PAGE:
Some people scour the globe in search of exotic teas, original artwork and authentic music. For those keeping one of San Luis Obispo’s best kept secrets, these things are no closer than a walk downtown.
In a world of pre-fabricated, quick-stop coffee shops where the art and the atmosphere is as freeze dried as the coffee grounds, artist Peter J. Steynberg offers a little more authenticity at his Steynberg Gallery Tea and Coffee house.
For seven years, Steynberg has displayed a variety of pieces by several international artists in the 1932 art deco building located at 1531 Monterey St.
Now with the recent addition of a coffee and tea house Steynberg Gallery is a quiet place perfect for taking time to refresh your mind and body.
“I really enjoy the quiet and pleasant atmosphere and it’s nice to be able to walk around and enjoy the art or just sit and read,” said agribusiness senior Dodge Williams.
Steynberg currently displays original and limited edition pieces by several African artists, as well as some of the best emerging artists in California, including himself. His aim is to share the pieces with whoever might be sparked by curiosity.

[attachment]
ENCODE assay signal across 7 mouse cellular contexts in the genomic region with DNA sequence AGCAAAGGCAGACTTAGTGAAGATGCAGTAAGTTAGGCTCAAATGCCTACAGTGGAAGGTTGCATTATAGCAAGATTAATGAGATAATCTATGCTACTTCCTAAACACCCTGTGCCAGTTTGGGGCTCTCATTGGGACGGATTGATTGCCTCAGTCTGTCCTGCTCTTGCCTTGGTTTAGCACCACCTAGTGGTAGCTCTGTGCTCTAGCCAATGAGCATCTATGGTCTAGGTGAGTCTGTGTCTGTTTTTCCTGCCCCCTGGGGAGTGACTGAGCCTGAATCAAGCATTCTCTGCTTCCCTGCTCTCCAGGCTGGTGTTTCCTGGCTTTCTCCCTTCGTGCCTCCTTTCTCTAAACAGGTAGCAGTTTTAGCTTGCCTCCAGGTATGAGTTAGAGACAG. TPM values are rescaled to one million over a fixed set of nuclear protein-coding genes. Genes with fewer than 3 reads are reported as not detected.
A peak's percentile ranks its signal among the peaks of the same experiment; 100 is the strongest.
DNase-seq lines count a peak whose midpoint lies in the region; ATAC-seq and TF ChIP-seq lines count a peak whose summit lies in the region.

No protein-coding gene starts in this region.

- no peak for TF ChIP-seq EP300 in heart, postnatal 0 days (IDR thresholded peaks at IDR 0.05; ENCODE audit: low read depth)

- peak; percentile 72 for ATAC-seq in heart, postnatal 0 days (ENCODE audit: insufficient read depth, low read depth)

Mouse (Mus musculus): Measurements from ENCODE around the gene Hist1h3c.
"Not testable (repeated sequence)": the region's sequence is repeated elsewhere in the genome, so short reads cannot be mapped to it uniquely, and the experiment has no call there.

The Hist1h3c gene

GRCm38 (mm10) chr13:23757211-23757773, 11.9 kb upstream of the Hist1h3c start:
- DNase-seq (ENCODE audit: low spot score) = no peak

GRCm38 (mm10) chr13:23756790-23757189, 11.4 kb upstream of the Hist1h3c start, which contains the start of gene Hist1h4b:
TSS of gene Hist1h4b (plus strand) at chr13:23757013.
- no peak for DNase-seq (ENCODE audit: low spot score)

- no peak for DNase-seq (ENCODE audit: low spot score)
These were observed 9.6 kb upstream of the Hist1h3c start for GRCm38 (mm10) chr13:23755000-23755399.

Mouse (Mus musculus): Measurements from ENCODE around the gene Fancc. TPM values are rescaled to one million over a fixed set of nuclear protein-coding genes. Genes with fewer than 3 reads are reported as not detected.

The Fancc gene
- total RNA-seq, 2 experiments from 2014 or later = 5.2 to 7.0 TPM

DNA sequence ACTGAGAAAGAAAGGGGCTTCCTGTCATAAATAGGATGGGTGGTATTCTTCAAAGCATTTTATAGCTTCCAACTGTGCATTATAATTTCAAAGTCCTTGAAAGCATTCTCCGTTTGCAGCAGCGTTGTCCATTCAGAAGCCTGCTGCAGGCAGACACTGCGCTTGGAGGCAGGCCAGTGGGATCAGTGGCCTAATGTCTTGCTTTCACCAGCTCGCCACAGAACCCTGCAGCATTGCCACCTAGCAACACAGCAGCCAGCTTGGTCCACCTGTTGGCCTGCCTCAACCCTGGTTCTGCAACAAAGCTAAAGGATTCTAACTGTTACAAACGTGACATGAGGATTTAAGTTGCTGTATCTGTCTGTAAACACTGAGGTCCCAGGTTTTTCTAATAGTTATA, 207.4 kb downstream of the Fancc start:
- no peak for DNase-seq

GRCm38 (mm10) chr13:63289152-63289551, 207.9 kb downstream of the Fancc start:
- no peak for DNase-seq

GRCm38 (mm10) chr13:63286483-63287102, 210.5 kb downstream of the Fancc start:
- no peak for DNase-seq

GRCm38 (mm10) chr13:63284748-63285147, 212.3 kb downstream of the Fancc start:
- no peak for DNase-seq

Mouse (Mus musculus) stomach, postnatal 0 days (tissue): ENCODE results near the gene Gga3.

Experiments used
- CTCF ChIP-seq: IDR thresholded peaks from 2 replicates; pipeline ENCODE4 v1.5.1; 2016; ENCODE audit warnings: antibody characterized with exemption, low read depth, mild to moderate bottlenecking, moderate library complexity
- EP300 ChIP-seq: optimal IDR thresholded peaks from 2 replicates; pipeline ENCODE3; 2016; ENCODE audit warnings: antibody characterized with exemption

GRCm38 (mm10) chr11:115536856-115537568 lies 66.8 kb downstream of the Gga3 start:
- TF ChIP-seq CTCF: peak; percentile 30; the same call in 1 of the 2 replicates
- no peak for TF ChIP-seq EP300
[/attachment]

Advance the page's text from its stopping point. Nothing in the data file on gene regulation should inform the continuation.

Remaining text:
“We want to be inclusive, not exclusive. That is our goal,” Steynberg said.
Steynberg’s eclectic collections ensure that even the most casual of art enthusiasts or just those looking for a caffeine fix will find something that they enjoy.
In addition to adding the coffee and tea house, Steynberg has also began to line up musicians for evening shows throughout the year.
“I want to have the top teas and coffee, the top music, and the top art, of course,” said Steynberg who encourages all Cal Poly art students to use his space to study and discuss art.
Primarily, Steynberg began showing pieces from around his home country in Africa. But because of recent trouble with bringing pieces out of Zimbabwe, he has had the opportunity to showcase several artists from the United States.
From Aug. 1 to 27, Steynberg will be showing a collection by Central Coast artist and former Cal Poly architecture student Mark Bryan.
Bryan’s work is satirical, at times dark, and comments on modern day society.
“Sometimes while I’m sketching, I often feel like I’m taking notes at a dark comedy, but the play never ends and I can’t go home,” Bryan said on his Web site.
Although many of Bryan’s pieces further an anti-war agenda, Steynberg does not use his gallery to advance any particular point of view.
“With all the trouble in the world, people don’t take the time to think anymore,” Steynberg said. “I just want to get people to think.”
For more information, contact Steynberg Gallery at 547-0278 or go to www.steynberggallery.com.